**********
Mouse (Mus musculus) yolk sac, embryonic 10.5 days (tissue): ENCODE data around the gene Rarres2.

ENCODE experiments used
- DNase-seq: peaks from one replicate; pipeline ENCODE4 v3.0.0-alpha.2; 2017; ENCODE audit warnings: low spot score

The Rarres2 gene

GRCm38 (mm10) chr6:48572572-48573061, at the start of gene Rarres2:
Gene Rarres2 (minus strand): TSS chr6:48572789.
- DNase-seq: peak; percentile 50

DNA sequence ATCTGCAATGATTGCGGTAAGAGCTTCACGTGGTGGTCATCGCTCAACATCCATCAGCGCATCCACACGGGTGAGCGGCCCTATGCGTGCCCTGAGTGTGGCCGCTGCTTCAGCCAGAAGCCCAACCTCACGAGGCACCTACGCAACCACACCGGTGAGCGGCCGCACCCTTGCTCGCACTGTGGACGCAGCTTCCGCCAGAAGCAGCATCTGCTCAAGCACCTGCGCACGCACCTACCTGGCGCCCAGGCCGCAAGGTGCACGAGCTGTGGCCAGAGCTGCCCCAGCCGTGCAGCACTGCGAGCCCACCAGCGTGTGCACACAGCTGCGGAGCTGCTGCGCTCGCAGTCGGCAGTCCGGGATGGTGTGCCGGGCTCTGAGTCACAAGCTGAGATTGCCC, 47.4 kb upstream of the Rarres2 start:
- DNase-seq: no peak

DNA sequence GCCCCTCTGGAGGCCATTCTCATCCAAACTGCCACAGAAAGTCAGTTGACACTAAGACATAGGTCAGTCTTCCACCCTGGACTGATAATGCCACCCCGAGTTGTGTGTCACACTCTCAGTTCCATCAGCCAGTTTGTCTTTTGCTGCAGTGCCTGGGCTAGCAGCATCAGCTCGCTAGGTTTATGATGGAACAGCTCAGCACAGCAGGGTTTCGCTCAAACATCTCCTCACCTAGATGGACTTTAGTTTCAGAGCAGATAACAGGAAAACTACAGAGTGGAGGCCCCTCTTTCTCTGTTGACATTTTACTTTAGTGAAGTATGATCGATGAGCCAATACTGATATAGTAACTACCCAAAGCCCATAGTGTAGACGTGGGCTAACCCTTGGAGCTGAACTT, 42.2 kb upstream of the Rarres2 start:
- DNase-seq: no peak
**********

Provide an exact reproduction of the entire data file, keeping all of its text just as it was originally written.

Mouse (Mus musculus) yolk sac, embryonic 10.5 days (tissue): ENCODE data around the gene Rarres2.

ENCODE experiments used
- DNase-seq: peaks from one replicate; pipeline ENCODE4 v3.0.0-alpha.2; 2017; ENCODE audit warnings: low spot score

The Rarres2 gene

GRCm38 (mm10) chr6:48572572-48573061, at the start of gene Rarres2:
Gene Rarres2 (minus strand): TSS chr6:48572789.
- DNase-seq: peak; percentile 50

DNA sequence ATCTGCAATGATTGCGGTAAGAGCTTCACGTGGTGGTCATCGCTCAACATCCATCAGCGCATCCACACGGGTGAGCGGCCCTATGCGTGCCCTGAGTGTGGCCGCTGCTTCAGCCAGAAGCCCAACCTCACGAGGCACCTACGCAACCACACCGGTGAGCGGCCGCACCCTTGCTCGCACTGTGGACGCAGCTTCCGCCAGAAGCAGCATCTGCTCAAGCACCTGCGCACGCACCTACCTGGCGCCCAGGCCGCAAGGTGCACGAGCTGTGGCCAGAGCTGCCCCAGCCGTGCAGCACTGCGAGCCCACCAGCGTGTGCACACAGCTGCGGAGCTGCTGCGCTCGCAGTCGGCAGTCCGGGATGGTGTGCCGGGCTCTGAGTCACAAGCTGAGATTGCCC, 47.4 kb upstream of the Rarres2 start:
- DNase-seq: no peak

DNA sequence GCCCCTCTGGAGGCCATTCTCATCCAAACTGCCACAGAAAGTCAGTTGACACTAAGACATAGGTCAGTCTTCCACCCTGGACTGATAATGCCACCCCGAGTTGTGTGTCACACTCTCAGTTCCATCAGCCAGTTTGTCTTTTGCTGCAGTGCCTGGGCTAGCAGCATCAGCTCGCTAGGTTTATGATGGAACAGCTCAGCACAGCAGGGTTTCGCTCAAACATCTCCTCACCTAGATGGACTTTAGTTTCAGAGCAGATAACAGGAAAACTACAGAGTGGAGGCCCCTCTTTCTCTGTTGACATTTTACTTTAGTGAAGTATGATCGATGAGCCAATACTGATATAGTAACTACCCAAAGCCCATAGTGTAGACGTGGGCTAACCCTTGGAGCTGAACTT, 42.2 kb upstream of the Rarres2 start:
- DNase-seq: no peak